Even the existing triple 2x6 beam doesn't seem to be original, adjacent to the furnace there is a concrete block column on dirt, this column is between two concrete block columns that sit on footings. Between the column on dirt and the center column on a footing, all 3 boards of the beam have lap joints that are nowhere near a column. This is a point where there is a major sag in our floor - on which the stairway to the second floor is resting.

Suffice it to say that the house has MAJOR structural issues. I'm aware of them, and I intend to deal with them. But I plan to do this systematically by dealing with one thing at a time, because heaven knows it's easy to get lost in contemplation if you try to take in the problems of this house in their entirety.

Daniel Holzman 02-28-2011 02:06 PM

You need to talk to your engineer about interpretation of those drawings. It looks to me like the horizontal line at the upper left is grade. The footing appears to be a 2 foot square concrete block, 10 inches thick, but set what looks to be about 3 feet below grade. Then a 6x6 post is attached to the footing, and connected to the beams above using a Simpson connector. Based on the photo, the bottom of the crawlspace appears to be below grade, but since I can't see grade, I don't know how far.

I would discuss with the engineer how exactly he thinks you should connect the PT post to the concrete footer, usually this is done using a galvanzied plate (standoff) such as the post base made by Simpson. The post base is generally attached to the footing using a J bolt. All of this should be specified on the drawings, maybe you have a detail drawing you did not post?

WillK 02-28-2011 02:37 PM

1 Attachment(s)
I was planning on Simpson ABA66Z for post base which would be bolted to a J-bolt set in the concrete. For the post attaching to the beam, he specified a strap but I was assuming that the use of LPC6Z would exceed the strap.

I'll admit I'm a little fuzzy over the definition of grade... This picture is a little more clear, as you can see the bottom of the boards enclosing the crawlspace which marks where grade is on the exterior. At this particular area, the crawlspace is dug out below grade. The area of the earlier picture is about the same as exterior grade. A very large area at the back of the house has appparently received the dirt that was dug out around the plumbing stack, in this area the crawlspace ground seems to be above grade.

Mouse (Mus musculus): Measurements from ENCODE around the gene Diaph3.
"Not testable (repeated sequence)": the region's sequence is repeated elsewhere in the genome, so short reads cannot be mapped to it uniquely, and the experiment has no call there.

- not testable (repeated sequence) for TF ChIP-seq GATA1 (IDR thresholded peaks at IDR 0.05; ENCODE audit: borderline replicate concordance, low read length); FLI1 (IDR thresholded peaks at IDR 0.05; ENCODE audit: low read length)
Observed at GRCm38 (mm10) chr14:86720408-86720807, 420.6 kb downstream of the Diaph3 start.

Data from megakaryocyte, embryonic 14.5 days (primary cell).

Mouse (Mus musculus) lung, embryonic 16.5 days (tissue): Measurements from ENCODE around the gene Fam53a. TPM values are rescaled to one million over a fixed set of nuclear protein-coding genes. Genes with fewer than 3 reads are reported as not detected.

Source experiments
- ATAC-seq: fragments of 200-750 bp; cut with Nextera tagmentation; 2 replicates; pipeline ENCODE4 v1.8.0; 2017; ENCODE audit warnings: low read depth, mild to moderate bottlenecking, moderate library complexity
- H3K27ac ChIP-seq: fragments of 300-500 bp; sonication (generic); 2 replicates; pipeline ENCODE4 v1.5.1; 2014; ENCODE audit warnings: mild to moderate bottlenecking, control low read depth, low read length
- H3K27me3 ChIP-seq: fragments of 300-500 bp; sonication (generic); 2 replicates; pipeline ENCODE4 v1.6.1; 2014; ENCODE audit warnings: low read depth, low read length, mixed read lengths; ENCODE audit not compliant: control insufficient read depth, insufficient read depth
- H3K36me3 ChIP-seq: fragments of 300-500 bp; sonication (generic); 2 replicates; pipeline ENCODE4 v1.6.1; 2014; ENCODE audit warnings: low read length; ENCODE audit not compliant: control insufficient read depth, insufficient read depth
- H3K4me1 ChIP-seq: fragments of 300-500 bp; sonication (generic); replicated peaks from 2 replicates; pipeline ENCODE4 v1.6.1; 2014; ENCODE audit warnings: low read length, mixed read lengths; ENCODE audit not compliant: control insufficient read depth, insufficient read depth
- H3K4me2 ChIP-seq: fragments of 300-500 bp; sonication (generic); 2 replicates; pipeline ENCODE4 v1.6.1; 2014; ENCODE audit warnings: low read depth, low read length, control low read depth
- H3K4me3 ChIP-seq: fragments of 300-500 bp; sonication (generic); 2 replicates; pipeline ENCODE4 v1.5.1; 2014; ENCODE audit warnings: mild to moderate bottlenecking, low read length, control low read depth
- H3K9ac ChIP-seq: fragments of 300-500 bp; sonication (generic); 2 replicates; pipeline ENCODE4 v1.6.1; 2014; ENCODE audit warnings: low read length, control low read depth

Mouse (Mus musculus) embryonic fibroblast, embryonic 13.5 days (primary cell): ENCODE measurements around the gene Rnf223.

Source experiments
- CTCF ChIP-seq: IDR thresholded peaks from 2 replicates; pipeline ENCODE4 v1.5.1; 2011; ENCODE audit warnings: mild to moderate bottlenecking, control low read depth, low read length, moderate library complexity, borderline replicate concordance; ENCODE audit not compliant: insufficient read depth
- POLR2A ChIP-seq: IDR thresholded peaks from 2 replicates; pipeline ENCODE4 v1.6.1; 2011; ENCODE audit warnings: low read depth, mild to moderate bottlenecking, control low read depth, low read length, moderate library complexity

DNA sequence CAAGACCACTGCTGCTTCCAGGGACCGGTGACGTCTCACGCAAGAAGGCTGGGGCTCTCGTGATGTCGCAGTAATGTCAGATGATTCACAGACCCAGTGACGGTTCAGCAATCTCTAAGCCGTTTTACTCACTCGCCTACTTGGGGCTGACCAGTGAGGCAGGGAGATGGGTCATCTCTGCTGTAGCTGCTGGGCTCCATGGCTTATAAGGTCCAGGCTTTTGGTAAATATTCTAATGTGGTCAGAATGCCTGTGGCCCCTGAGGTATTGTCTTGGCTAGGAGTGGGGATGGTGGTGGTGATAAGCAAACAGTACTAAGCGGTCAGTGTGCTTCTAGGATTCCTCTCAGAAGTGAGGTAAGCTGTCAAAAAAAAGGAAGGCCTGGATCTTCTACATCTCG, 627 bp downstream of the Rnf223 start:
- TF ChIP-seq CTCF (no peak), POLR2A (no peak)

The drawing would imply that the joists are less than 10" above grade, by way of the line on the left being above the bottom of the proposed beam. That is definitely not the case at any point around the building perimeter.

I think as far as the drawing, he's kept it least restrictive to leave leeway for me to make adjustments as necessary for things not accounted for... For example, the position of the beam with respect to the rim joist isn't specified... It's somewhat implied by the implied centering of the post on the 2'x2' footing which is shown near the perimeter, but I had earlier noted a problem with the beam going through the plumbing. His answer was to just move the beam inboard and get it as close to the perimeter as possible... I'm concerned about the amount of cantilever that would result so I'm planning to rework the stack with some 45 degree elbows so the stack goes around the beam. (Note, long-term plans include a bathroom relocation which will basicly involve a new stack, which can be placed where it won't interfere with the beam.)

mrgins 02-28-2011 04:38 PM

Grade is the horizontal line to the left of your drawing. If this was an exposed footing, i.e. for a porch, then you'd need to go down 42-48" minimum in your area. Because it is in a protected area that is warmer and is already down a couple of feet or so, you don't need to dig as deep, maybe only down as far as undisturbed soil. Talk to your inspector/engineer to confirm